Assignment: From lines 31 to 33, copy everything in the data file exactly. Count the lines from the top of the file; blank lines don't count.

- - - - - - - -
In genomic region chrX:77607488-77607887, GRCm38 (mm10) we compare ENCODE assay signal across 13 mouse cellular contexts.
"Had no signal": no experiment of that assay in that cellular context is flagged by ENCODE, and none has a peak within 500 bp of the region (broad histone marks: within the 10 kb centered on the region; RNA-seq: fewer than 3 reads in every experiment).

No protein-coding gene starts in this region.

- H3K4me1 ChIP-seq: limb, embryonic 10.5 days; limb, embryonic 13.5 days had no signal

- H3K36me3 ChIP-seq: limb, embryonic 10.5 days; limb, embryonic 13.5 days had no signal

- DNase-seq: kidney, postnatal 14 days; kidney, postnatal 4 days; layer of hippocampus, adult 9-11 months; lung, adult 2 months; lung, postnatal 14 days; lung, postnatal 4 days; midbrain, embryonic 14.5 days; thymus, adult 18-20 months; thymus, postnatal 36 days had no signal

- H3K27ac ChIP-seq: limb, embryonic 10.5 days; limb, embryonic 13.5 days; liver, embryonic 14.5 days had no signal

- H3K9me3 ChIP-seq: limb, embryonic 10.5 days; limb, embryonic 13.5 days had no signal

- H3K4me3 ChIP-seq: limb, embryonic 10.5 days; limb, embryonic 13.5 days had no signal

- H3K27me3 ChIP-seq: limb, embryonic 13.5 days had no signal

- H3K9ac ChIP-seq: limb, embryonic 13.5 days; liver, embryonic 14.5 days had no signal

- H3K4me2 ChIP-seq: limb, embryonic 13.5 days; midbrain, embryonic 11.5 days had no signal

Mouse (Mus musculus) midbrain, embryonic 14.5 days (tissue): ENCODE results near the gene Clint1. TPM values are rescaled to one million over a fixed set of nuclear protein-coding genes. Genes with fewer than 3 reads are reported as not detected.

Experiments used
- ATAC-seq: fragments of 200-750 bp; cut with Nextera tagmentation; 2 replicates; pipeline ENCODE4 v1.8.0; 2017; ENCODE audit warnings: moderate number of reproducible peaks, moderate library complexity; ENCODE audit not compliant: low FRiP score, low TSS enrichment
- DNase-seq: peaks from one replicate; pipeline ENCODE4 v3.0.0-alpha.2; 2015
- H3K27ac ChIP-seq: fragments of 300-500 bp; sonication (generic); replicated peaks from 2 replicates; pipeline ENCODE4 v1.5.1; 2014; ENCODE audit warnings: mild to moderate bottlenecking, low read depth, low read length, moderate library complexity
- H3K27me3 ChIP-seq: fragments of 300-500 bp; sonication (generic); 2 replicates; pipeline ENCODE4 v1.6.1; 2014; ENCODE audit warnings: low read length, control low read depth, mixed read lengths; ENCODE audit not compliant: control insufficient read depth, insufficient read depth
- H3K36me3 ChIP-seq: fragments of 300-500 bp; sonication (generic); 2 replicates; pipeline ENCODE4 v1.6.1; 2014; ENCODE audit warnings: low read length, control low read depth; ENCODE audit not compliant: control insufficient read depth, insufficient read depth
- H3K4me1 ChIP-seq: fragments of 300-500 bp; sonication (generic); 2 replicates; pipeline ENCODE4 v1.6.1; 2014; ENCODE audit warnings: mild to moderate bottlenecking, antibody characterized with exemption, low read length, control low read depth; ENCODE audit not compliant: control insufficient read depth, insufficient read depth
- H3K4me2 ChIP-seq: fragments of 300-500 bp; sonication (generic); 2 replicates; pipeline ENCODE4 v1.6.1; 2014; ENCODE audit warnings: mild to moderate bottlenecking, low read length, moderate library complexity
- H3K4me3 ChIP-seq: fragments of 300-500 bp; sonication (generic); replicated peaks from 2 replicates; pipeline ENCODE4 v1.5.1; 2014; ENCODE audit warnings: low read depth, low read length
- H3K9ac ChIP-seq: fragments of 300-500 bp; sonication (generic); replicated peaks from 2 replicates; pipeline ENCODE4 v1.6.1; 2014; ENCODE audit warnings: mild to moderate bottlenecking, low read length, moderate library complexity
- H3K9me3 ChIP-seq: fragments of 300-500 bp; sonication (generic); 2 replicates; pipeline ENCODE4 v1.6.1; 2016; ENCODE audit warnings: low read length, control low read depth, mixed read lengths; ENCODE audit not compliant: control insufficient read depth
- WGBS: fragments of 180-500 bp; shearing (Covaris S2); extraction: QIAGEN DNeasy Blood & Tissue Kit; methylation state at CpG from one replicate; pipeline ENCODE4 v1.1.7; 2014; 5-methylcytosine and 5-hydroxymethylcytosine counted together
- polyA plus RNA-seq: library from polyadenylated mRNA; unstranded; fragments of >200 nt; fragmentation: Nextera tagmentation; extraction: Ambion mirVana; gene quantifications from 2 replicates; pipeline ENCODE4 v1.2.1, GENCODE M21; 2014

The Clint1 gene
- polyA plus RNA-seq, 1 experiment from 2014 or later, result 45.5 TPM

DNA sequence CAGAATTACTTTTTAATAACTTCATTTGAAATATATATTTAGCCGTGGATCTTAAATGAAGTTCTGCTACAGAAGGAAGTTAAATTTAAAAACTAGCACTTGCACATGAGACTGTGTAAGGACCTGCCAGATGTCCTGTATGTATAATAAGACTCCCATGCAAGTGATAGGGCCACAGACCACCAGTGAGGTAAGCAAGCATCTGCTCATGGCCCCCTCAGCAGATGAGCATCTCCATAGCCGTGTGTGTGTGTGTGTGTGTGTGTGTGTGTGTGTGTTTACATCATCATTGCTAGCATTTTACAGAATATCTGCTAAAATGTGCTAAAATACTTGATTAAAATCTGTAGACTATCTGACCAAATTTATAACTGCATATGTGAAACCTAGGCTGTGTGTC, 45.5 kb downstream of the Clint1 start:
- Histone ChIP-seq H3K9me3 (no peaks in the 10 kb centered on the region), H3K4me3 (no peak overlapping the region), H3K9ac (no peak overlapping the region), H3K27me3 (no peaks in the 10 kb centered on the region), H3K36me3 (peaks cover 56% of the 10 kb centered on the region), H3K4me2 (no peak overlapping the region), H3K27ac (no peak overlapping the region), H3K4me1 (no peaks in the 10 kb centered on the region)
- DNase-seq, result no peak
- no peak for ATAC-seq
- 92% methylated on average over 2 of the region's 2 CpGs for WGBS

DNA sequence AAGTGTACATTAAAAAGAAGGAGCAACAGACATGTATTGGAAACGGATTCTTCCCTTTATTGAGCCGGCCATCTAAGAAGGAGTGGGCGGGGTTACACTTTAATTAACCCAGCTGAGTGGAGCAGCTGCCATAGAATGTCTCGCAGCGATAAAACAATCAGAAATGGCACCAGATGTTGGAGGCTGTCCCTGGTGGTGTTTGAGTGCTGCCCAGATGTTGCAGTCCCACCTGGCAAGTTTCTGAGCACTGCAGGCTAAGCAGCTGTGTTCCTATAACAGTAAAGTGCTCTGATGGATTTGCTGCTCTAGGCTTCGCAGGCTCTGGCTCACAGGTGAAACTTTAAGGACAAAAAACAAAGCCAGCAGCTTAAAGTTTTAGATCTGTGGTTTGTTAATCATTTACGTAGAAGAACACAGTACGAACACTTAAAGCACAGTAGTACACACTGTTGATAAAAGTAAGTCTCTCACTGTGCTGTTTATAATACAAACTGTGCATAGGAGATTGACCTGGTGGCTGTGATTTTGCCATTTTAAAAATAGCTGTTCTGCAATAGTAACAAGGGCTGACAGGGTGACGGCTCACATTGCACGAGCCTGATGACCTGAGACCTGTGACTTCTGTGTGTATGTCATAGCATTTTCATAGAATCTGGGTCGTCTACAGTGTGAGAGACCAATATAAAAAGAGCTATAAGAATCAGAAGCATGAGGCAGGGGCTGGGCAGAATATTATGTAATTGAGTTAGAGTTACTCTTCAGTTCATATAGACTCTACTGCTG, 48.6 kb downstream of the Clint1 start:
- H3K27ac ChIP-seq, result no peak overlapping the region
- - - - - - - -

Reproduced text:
- DNase-seq, result no peak
- no peak for ATAC-seq
- 92% methylated on average over 2 of the region's 2 CpGs for WGBS